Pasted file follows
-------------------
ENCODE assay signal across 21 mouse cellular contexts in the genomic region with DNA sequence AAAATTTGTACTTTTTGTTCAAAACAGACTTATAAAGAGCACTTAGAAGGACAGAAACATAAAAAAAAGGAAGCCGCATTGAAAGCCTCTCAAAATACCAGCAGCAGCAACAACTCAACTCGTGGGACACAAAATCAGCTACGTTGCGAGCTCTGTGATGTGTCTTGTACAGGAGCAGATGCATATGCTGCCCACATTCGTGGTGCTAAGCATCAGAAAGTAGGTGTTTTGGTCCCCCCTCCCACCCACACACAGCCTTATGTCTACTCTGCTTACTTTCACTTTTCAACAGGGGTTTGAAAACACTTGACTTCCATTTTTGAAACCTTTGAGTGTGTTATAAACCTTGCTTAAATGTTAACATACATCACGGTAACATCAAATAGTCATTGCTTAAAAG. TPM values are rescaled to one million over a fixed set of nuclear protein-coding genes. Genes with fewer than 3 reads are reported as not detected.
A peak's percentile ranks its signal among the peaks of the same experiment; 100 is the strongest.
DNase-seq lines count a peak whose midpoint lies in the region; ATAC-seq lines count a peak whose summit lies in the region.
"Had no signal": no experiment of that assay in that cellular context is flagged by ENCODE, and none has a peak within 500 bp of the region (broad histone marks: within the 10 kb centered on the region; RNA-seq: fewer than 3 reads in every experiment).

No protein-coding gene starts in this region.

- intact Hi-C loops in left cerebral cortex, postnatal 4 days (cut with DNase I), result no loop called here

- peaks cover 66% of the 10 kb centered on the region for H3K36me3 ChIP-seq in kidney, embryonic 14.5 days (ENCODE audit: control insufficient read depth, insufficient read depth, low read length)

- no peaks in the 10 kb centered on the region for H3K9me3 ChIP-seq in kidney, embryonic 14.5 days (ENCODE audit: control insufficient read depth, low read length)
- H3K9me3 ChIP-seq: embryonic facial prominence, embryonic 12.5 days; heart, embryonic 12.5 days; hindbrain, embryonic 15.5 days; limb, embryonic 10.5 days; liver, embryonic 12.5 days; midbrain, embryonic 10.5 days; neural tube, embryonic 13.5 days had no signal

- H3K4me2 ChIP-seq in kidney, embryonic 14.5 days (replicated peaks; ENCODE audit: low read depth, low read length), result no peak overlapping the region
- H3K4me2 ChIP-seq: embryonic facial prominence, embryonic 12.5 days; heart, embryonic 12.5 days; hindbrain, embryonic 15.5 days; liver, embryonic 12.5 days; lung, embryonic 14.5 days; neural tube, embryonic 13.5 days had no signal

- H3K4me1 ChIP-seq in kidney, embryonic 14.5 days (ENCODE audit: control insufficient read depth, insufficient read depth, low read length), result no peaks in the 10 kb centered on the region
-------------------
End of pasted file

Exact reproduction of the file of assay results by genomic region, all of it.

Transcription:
ENCODE assay signal across 21 mouse cellular contexts in the genomic region with DNA sequence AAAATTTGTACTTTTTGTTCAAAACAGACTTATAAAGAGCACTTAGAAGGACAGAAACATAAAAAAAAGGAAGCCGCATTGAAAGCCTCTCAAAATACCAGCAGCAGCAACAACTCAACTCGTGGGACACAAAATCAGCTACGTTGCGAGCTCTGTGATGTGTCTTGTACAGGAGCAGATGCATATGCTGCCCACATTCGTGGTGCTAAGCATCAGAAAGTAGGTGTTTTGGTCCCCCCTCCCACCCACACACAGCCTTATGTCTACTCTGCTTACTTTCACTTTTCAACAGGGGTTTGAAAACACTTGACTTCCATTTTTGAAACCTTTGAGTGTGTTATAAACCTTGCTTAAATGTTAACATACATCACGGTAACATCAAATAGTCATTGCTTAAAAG. TPM values are rescaled to one million over a fixed set of nuclear protein-coding genes. Genes with fewer than 3 reads are reported as not detected.
A peak's percentile ranks its signal among the peaks of the same experiment; 100 is the strongest.
DNase-seq lines count a peak whose midpoint lies in the region; ATAC-seq lines count a peak whose summit lies in the region.
"Had no signal": no experiment of that assay in that cellular context is flagged by ENCODE, and none has a peak within 500 bp of the region (broad histone marks: within the 10 kb centered on the region; RNA-seq: fewer than 3 reads in every experiment).

No protein-coding gene starts in this region.

- intact Hi-C loops in left cerebral cortex, postnatal 4 days (cut with DNase I), result no loop called here

- peaks cover 66% of the 10 kb centered on the region for H3K36me3 ChIP-seq in kidney, embryonic 14.5 days (ENCODE audit: control insufficient read depth, insufficient read depth, low read length)

- no peaks in the 10 kb centered on the region for H3K9me3 ChIP-seq in kidney, embryonic 14.5 days (ENCODE audit: control insufficient read depth, low read length)
- H3K9me3 ChIP-seq: embryonic facial prominence, embryonic 12.5 days; heart, embryonic 12.5 days; hindbrain, embryonic 15.5 days; limb, embryonic 10.5 days; liver, embryonic 12.5 days; midbrain, embryonic 10.5 days; neural tube, embryonic 13.5 days had no signal

- H3K4me2 ChIP-seq in kidney, embryonic 14.5 days (replicated peaks; ENCODE audit: low read depth, low read length), result no peak overlapping the region
- H3K4me2 ChIP-seq: embryonic facial prominence, embryonic 12.5 days; heart, embryonic 12.5 days; hindbrain, embryonic 15.5 days; liver, embryonic 12.5 days; lung, embryonic 14.5 days; neural tube, embryonic 13.5 days had no signal

- H3K4me1 ChIP-seq in kidney, embryonic 14.5 days (ENCODE audit: control insufficient read depth, insufficient read depth, low read length), result no peaks in the 10 kb centered on the region